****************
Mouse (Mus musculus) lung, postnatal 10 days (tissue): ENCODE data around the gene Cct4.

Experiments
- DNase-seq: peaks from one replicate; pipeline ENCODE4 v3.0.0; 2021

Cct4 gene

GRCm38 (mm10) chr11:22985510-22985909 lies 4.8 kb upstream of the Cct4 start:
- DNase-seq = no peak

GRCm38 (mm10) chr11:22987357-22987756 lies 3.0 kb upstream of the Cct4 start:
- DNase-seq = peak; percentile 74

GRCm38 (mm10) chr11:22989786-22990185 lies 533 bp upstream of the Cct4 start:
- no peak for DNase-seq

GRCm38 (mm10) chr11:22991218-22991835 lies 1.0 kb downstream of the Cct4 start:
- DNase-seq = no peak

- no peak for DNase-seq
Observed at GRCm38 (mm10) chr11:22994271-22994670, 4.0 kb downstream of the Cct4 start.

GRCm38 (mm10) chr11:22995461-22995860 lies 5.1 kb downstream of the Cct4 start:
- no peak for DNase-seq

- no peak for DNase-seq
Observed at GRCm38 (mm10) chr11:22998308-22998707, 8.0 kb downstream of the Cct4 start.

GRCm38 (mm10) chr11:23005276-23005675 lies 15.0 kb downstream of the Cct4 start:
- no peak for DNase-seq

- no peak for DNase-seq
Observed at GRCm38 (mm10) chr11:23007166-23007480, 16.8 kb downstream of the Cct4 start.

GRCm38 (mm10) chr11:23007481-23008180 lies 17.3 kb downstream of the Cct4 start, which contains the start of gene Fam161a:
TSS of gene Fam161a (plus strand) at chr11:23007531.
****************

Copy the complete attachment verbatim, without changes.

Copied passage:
Mouse (Mus musculus) lung, postnatal 10 days (tissue): ENCODE data around the gene Cct4.

Experiments
- DNase-seq: peaks from one replicate; pipeline ENCODE4 v3.0.0; 2021

Cct4 gene

GRCm38 (mm10) chr11:22985510-22985909 lies 4.8 kb upstream of the Cct4 start:
- DNase-seq = no peak

GRCm38 (mm10) chr11:22987357-22987756 lies 3.0 kb upstream of the Cct4 start:
- DNase-seq = peak; percentile 74

GRCm38 (mm10) chr11:22989786-22990185 lies 533 bp upstream of the Cct4 start:
- no peak for DNase-seq

GRCm38 (mm10) chr11:22991218-22991835 lies 1.0 kb downstream of the Cct4 start:
- DNase-seq = no peak

- no peak for DNase-seq
Observed at GRCm38 (mm10) chr11:22994271-22994670, 4.0 kb downstream of the Cct4 start.

GRCm38 (mm10) chr11:22995461-22995860 lies 5.1 kb downstream of the Cct4 start:
- no peak for DNase-seq

- no peak for DNase-seq
Observed at GRCm38 (mm10) chr11:22998308-22998707, 8.0 kb downstream of the Cct4 start.

GRCm38 (mm10) chr11:23005276-23005675 lies 15.0 kb downstream of the Cct4 start:
- no peak for DNase-seq

- no peak for DNase-seq
Observed at GRCm38 (mm10) chr11:23007166-23007480, 16.8 kb downstream of the Cct4 start.

GRCm38 (mm10) chr11:23007481-23008180 lies 17.3 kb downstream of the Cct4 start, which contains the start of gene Fam161a:
TSS of gene Fam161a (plus strand) at chr11:23007531.